Our society has changed dramatically over the last fifty years, driven by advances in science and technology. Children are getting older younger and adults are staying younger longer. Children’s time is so tightly scheduled with structured activities that there is often no time left to just play! There are so many intrusions on a child’s play life. And yet, play is the way children learn about themselves and the world. It is through play that children learn to get along with others and to sort out conflicts. It is through play that children practice their language skills and develop their small (fine) and large (gross) motor skills. In addition, play encourages independence, self-esteem, creativity, and it gets their energy out! It gives children a much needed “down time” and functions as a stress reliever.
Play is exuberating and replenishing. Just think about how great you feel when you participate in something you really enjoy. That’s what play is all about. It’s about having fun. When you play, you have fun; when you have fun, you laugh. And recent research has found that laughter is a powerful, readily available and cost-free way to boost your mood and psychological well-being. The body releases endorphins and relieves stress as a natural physiological response to the physical act of laughing. That’s what makes play worthwhile. It elevates your state of mind. Play is the central factor that helps keep you at an even keel.
In addition to being a busy place for children, the world can be a disturbing place for them. Parents are concerned for the welfare and safety of their children. With 24-hour news available, children are often exposed to graphic violence or stories about child abductions, terrorism and war. Exposure to violence can alter the way children feel and behave. Therefore, it is important to create an environment and social climate that protects children and allows them to play without fear. Because play is the way children learn about the world and how to deal with conflicts, they should feel secure and comfortable in their surroundings, and have opportunities to freely play in order to calm their fears and anxieties. Children develop best in the context of a caring community where they are safe and valued, their physical needs are met, and they feel psychologically secure.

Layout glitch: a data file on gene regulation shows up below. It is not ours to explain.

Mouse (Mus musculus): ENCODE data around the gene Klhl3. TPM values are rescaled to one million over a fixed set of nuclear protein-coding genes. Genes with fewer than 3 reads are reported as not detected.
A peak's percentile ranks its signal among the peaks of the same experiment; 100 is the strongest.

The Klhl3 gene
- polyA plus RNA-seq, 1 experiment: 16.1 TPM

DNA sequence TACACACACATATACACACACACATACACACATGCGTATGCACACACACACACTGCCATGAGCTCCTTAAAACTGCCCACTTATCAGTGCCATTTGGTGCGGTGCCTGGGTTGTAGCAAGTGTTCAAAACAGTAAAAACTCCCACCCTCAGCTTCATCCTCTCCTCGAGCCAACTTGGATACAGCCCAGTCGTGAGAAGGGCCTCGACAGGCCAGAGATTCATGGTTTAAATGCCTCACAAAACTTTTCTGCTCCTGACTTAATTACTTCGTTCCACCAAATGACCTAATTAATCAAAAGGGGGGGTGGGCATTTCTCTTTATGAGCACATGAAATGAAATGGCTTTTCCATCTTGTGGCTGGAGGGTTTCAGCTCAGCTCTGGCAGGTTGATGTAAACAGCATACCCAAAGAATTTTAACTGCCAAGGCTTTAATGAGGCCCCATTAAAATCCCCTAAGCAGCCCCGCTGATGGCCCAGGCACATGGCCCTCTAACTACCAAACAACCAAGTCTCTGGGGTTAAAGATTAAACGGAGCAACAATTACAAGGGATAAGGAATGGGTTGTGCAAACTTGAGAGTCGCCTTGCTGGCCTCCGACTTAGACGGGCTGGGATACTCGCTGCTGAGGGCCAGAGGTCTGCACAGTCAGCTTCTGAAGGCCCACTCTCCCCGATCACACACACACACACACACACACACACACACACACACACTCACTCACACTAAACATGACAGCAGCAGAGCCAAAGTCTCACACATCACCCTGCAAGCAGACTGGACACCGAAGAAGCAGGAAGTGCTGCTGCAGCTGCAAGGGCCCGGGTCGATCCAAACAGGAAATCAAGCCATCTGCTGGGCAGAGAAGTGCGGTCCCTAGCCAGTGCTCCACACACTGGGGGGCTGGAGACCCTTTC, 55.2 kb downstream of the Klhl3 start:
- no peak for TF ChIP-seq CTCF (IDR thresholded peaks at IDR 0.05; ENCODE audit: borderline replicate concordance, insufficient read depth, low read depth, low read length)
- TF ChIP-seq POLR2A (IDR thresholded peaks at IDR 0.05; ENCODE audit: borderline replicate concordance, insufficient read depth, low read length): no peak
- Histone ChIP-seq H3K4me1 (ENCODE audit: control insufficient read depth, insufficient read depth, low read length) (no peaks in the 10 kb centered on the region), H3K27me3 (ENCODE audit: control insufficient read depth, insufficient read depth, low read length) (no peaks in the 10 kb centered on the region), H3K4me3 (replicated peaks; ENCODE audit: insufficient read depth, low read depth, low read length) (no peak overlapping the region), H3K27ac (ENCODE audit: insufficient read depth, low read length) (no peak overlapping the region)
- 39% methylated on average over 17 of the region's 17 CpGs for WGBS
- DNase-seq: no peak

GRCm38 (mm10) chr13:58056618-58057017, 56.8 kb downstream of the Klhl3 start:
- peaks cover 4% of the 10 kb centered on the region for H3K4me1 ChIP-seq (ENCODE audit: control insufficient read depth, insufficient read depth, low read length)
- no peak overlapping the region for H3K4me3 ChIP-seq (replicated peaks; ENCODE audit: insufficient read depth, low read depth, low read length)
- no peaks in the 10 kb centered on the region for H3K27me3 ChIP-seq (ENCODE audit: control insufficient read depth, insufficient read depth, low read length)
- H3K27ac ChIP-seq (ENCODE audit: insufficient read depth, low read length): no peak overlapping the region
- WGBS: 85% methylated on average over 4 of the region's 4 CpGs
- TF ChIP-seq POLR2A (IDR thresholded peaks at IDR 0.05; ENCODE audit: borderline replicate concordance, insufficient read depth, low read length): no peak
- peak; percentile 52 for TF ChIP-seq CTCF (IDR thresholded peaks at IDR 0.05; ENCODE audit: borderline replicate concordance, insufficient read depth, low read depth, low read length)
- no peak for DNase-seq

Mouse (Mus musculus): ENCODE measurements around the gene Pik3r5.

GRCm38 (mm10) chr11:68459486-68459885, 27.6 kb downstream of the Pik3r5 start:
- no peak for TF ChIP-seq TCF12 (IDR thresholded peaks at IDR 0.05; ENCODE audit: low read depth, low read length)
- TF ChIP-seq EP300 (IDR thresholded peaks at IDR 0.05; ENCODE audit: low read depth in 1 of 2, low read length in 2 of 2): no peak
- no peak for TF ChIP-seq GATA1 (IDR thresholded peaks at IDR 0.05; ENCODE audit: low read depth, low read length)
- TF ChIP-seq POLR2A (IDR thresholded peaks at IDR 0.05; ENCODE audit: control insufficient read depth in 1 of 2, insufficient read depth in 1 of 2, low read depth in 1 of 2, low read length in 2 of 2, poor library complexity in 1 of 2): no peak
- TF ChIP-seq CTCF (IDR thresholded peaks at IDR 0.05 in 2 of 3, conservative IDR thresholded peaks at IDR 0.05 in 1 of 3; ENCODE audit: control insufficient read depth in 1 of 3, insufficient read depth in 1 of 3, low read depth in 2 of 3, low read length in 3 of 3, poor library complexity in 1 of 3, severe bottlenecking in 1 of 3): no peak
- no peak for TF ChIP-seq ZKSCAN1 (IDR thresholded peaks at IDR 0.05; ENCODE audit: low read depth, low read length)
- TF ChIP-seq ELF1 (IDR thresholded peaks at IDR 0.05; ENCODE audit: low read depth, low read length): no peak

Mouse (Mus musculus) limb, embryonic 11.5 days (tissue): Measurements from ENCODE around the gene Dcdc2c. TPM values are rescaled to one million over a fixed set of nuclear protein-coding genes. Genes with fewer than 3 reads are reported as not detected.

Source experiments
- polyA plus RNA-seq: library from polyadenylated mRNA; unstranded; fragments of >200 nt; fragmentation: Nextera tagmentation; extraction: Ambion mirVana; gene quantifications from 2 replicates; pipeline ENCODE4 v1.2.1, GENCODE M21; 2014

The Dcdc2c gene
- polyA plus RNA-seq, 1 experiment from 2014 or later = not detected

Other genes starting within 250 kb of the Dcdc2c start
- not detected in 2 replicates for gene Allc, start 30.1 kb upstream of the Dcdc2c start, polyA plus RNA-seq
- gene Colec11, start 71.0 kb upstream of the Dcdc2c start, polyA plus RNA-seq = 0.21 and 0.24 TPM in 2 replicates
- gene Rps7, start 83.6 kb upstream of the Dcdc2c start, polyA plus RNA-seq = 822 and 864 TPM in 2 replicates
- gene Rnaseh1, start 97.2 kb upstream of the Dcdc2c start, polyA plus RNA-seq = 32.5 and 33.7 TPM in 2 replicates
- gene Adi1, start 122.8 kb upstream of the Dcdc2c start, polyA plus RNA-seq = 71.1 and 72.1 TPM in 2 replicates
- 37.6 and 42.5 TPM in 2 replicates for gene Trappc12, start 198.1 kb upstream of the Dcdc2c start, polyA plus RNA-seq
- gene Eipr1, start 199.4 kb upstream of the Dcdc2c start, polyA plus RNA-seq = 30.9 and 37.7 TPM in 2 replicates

While solitary play is important, it is in group play that children learn how to get along with others and how to handle conflicts. Through group play they experience group processes of thought and the give-and-take of compromising. And in that sense, play is real-life learning. It helps them get ready for the everyday experience of interacting with others.
As important as finding time to play, children need to have enough time to play. It takes time to set up the play scenario, take roles, prepare the props, decide with others how to proceed, and so forth. Through play, children develop who they are. Their cognitive, language and physical skills develop through their play experiences as well as their imagination, concentration, self-confidence and sociability skills.
Taking a back-to-basics approach can be an easy and fun way for you to incorporate play into your child’s weekly schedule. Provide toys that reflect the love and nurturing of your family. Children’s imagination and social skills thrive when they play with toys that provide them the opportunity to express similar emotions to what they see at home, whether it's a farmer taking care of animals, or a play house with a pretend family. Also, the backyard or neighborhood playground is ideal for physical, active play. Running alongside a youngster who is just learning to ride a trike or skates is a great exercise for both of you.
Even though children’s schedules are busy with such activities, parents seem to feel that there is reasonable balance between structured activities and free time. While structured activities are part of growing up, it is important that young children have enough time to play, a safe place in which to play and friendly people to play with.
Today’s children play in much the same way as children of past decades. They enjoy playing pretend and dressing up as a princess or fire fighter. They enjoy having pretend conversations with their plush animals or on a toy telephone. They actively explore and investigate objects and toys to include in their play. By making sure there’s enough time for play in your child’s schedule, you’ll be ensuring that your child has time to be just that…a child.
Kathleen Alfano Ph.D. Director of Child Research at Fisher-Price®
Our parenting advice is given as suggestions only. We recommend you also consult your healthcare provider, and urge you to contact them immediately if your question is urgent or about a medical condition.